Share and recommend books and websites that you think are worth checking out.
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http://www.amazon.com/dp/1565543173?tag ... TT58XKP5N&
You Can Travel Free (Paperback)
by Robert William Kirk (Author)
Most Helpful Customer Reviews
4.0 out of 5 stars Not for the typical traveler, December 10, 2002
By Charles McCool (RESTON, Virginia USA) - See all my reviews
Almost 500 pages of mostly unconventional methods for securing free or nearly free travel. Topics include home exchange, house and boat sitting, tour hosting, auto driveaway, hitchhiking, bicycling, volunteering, working, scholarships and awards, travel careers, and much more. Excellent section on free travel resources. Air strategies are frequent flyer benefits, bumping, contests, and asking (and perhaps find a private pilot that will let you hitch). Highly recommended.
Reviewed October 2001 by Charles McCool on LowerAirfares.com
4.0 out of 5 stars "Most of us like "freebies" when it comes to travel!", April 25, 2004
By Norman Goldman "Editor of Bookpleasures.com" (Montreal) - See all my reviews
(TOP 1000 REVIEWER) (REAL NAME)
Most of us like "freebies" especially when it comes to travel. However, how do you travel for free or for very little money?
Robert Wm Kirk's guidebook, You can Travel Free, is an extremely comprehensive and fact filled guidebook presenting useful strategies and methods that have been employed by those who roam far and frequently-without paying.
The book is divided into seventeen chapters featuring tips, ideas, reference sources, experiences, and guidance. Within these chapters we are introduced to such topics as free accommodations, free ship cruising, hosting group tours, free land transportation, airline freebies, volunteering, working vacations, sightseeing for free, and how to receive scholarships and grants to travel free.
Each chapter begins with a brief quotation that the author appropriately refers to as, "McCheap's" laws.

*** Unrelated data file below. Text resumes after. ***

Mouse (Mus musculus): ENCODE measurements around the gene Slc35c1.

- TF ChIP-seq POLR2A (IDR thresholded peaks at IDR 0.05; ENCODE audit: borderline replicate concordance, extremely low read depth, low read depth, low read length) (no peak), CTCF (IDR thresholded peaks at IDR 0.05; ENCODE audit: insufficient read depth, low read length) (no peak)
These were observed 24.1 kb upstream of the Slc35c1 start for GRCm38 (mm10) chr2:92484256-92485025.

The author's first law of travel is "the less money you spend at any destination, the more enjoyable the experience." If you think about this rule for a moment you will probably immediately remember that your most enjoyable vacations were those you had incurred the least expense.
The second law introducing the "Free Accommodations" chapter states, "if you paid anything at all for your last vacation you may have paid too much."
Reading these rules, you pretty much get the idea of the book's major theme. A combination of ingenuity, information and the right strategy are all that is required to travel the globe without having to go into debt.
As a concrete example, in the chapter dealing with free accommodations we are informed as to how we can vacation without paying for the cost of a hotel or motel. Immediately the reader is hooked? Is there such a thing as a "free lunch" when it comes to accommodations?
We are not only informed of the possibility of house swapping that many of us are aware of, but we are also provided with a very extensive list of sources where we may be able to find individuals willing to swap their houses with us.
Did you know that there are empty farmhouses, fishermen's dwellings, and deserted boathouses available for public use in Norway? Are you aware of an organization named Seniors Abroad and by joining, travelers who are 50 and over can be guests of seniors in other countries? These are a tiny miniscule of the invaluable tips and secrets found throughout the book.
Apart from free or low cost accommodations, we are also informed of the many free or inexpensive attractions scattered throughout the world. Have you ever heard of free bikes? The author tells us that in Copenhagen bikes can be used without paying. One thousand "city bikes" are available.
Finally, an added feature is the last chapter entitled "A Wealth of Free Information" where we are presented with over twenty five pages of names, addresses, phone numbers, and web addresses of many organizations as well as publications that reinforce McCheap's seventeenth law of travel: "learning as much as you can about your destinations costs nothing, and can make your free travels a success." The book is well worth its money for anyone who is desirous of knowing how to travel on a very low budget. You Can Travel Free
Norm Goldman Editor of Bookpleasures.com
How up-to-date is this book? I see dates of 2002 & 2004 shown in that post and wonder if purchasing something like this is worth it given how much stuff like names, address, or numbers may change over four years (2004).
W: Good question. If you go to the book's link above, you can see more reviews. The reviews I posted were rated the most helpful ones, not the most recent ones.
I'm sure that even if the contact info were outdated, the method and principles and strategy still apply. I've used some of them myself.
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